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The lives of four physicians of the past are described, focusing on their unique contributions to the early development of neurosurgery in the United States and Canada. Each influenced the others during these formative years, and each played a major role in the evolution of a new surgical subspecialty.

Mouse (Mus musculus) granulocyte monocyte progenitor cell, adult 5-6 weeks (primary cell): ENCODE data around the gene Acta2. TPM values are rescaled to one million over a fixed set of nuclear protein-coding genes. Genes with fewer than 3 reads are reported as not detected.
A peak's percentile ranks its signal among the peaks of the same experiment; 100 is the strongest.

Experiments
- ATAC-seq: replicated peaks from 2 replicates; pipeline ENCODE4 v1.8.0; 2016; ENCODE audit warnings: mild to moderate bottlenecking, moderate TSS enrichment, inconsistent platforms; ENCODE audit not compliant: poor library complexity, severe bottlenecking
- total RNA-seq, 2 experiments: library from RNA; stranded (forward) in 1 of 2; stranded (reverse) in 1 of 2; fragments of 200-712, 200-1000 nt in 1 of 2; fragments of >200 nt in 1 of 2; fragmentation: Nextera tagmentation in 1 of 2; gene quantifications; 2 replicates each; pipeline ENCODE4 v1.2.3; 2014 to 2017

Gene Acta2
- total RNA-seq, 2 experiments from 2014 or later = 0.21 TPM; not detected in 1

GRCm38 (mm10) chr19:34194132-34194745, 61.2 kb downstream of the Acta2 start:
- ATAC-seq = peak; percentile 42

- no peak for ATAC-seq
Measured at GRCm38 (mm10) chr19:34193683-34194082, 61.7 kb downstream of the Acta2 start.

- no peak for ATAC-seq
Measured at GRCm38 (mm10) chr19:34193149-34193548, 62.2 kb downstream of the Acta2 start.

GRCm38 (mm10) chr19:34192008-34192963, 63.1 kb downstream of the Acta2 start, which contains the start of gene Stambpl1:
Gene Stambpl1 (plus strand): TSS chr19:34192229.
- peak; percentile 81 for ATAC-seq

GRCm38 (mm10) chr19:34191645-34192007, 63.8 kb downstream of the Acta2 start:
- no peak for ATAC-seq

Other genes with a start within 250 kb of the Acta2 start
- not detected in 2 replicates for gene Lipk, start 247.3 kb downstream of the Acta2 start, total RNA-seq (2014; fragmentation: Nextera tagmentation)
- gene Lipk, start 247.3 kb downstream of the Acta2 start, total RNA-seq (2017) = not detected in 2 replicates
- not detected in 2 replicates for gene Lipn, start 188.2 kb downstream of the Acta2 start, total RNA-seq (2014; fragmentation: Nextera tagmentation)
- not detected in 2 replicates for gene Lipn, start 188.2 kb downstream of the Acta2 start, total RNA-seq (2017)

Thrombin is an essential component of the coagulation cascade and forms immediately in the brain after an intracerebral hemorrhage (ICH). This chapter discusses the evidence concerning the role of thrombin in secondary brain injury following ICH. Thrombin enhances the synthesis and secretion of nerve growth factor in glial cells, modulates neurite outgrowth, and reverses process-bearing stellate astrocytes to epithelial like astrocytes. Thrombin also stimulates astrocyte proliferation and modulates the cytoskeleton of endothelial cells. The effects of thrombin in the brain are modulated by endogenous serine protease inhibitors. Thrombin is responsible for early brain edema development after ICH. Intracerebral injection of thrombin induces brain edema. Modulating thrombin activity in the brain may establish novel therapeutic strategies for ICH. However, because of the dichotomy in the effects of thrombin on brain injury, it is essential to delineate the pathways involved in the deleterious and beneficial effects of thrombin on brain injury.